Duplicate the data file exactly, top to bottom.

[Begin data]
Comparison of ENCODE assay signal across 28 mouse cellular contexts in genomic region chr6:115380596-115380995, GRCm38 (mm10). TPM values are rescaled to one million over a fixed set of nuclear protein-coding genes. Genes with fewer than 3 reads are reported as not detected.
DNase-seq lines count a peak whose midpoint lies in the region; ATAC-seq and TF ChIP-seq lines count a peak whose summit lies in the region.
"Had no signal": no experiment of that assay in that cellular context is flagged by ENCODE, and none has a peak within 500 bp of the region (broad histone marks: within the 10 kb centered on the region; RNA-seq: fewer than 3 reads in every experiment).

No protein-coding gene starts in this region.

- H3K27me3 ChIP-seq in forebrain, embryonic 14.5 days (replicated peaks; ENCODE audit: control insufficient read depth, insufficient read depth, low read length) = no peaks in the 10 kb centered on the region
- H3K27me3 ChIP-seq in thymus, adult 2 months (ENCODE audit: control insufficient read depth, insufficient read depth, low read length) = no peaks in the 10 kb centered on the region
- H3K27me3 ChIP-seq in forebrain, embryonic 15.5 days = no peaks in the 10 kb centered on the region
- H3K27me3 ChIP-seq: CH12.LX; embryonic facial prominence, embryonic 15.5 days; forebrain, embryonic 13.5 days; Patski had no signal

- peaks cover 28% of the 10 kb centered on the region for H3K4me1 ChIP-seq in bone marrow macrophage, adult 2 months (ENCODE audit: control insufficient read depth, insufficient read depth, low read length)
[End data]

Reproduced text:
Comparison of ENCODE assay signal across 28 mouse cellular contexts in genomic region chr6:115380596-115380995, GRCm38 (mm10). TPM values are rescaled to one million over a fixed set of nuclear protein-coding genes. Genes with fewer than 3 reads are reported as not detected.
DNase-seq lines count a peak whose midpoint lies in the region; ATAC-seq and TF ChIP-seq lines count a peak whose summit lies in the region.
"Had no signal": no experiment of that assay in that cellular context is flagged by ENCODE, and none has a peak within 500 bp of the region (broad histone marks: within the 10 kb centered on the region; RNA-seq: fewer than 3 reads in every experiment).

No protein-coding gene starts in this region.

- H3K27me3 ChIP-seq in forebrain, embryonic 14.5 days (replicated peaks; ENCODE audit: control insufficient read depth, insufficient read depth, low read length) = no peaks in the 10 kb centered on the region
- H3K27me3 ChIP-seq in thymus, adult 2 months (ENCODE audit: control insufficient read depth, insufficient read depth, low read length) = no peaks in the 10 kb centered on the region
- H3K27me3 ChIP-seq in forebrain, embryonic 15.5 days = no peaks in the 10 kb centered on the region
- H3K27me3 ChIP-seq: CH12.LX; embryonic facial prominence, embryonic 15.5 days; forebrain, embryonic 13.5 days; Patski had no signal

- peaks cover 28% of the 10 kb centered on the region for H3K4me1 ChIP-seq in bone marrow macrophage, adult 2 months (ENCODE audit: control insufficient read depth, insufficient read depth, low read length)